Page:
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Susceptibility evaluation of Anaplasma marginale to antimicrobials used in controlling Bovine Anaplasmosis

Grant number: 17/23199-8
Support Opportunities:Scholarships in Brazil - Scientific Initiation
Effective date (Start): December 01, 2017
Effective date (End): December 31, 2020
Field of knowledge:Biological Sciences - Parasitology - Entomology and Malacology of Parasites and Vectors
Principal Investigator:Sirlei Daffre
Grantee:Beatriz Iglesias Alonso
Host Institution: Instituto de Ciências Biomédicas (ICB). Universidade de São Paulo (USP). São Paulo , SP, Brazil
Associated research grant:13/26450-2 - Molecular characterization of the interactions among ticks, rickettsiae and vertebrate hosts, AP.TEM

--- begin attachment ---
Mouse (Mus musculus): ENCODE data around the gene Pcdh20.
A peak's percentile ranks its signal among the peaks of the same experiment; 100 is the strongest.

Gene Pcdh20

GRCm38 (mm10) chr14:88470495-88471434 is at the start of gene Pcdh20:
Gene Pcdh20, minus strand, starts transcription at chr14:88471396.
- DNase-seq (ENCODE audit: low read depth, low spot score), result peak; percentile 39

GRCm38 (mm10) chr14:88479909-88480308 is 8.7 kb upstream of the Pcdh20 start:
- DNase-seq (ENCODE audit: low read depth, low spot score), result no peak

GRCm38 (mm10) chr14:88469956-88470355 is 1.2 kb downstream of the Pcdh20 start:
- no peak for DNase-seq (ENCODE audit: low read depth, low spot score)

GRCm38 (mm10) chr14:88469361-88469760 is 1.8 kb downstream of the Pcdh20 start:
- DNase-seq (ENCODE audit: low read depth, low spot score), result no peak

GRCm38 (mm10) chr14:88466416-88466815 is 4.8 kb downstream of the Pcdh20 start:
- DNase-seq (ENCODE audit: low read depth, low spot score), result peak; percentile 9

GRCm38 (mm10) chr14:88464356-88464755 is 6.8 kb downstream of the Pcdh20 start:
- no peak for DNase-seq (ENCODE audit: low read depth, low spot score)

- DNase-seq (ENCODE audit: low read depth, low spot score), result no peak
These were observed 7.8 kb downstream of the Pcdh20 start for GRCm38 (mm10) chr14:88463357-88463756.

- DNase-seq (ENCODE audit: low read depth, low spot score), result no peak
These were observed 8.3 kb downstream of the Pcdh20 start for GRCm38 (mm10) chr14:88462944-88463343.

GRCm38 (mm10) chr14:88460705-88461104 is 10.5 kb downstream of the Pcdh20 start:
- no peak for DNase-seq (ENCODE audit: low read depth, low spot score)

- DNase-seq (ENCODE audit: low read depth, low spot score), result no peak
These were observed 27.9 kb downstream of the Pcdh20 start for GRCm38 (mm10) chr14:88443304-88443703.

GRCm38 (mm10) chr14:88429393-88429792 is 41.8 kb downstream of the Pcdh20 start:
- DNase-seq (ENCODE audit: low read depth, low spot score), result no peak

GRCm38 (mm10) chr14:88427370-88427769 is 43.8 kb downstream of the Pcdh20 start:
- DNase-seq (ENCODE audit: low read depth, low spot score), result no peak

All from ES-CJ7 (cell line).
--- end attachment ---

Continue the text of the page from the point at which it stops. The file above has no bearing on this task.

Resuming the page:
Bovine anaplasmosis, caused by the Gram-negative bacteria Anaplasma marginale, is a world-wide rickettsial disease, being of great economic importance for Brazil. The infection by this bacterium can cause anemia, abortion and presents high mortality rates in some localities. In Brazil, the ticks R. microplus and R. annulatus are the most common biological vectors. A. marginale is an obligate intracellular a-proteobacterium, proliferating in bovine erythrocytes. In the tick-vector, the bacterium initially infects the gut epithelial cells and then reaches another tissues such as the salivary glands. The control of bovine anaplasmosis is carried out mainly by the use of acaricides (combating the biological vector) and antibiotics. The chemoprophylaxis and treatment of clinical disease with antibiotics are the most commonly used prevention methods in rural properties. Among the available drugs, oxytetracycline, imidocarb dipropionate and enroflaxin are the most widely used. The continuous use of antibiotics, often in sub-therapeutic doses, may select resistant strains of A. marginale. The main goal of this research project is to develop an in vitro test to assess sensitivity to antimicrobials, including resistant strains. During the first year of the project, the conditions of infection of erythrocytes by the Jaboticabal strain of A. marginale were standardized. However, a very slow growth of A. marginale was observed over 8 days, which is inappropriate to assess antimicrobial susceptibility. Therefore, we started the use of tick cells Ixodes scapularis (ISE6) as host cells. Infection of A. marginale in ISE6 proved to be effective, with bacterial growth of one order of magnitude on the fifth day after infection. Thus, ISE6 cells will be used to establish an in vitro test for sensitivity to antimicrobials. (AU)

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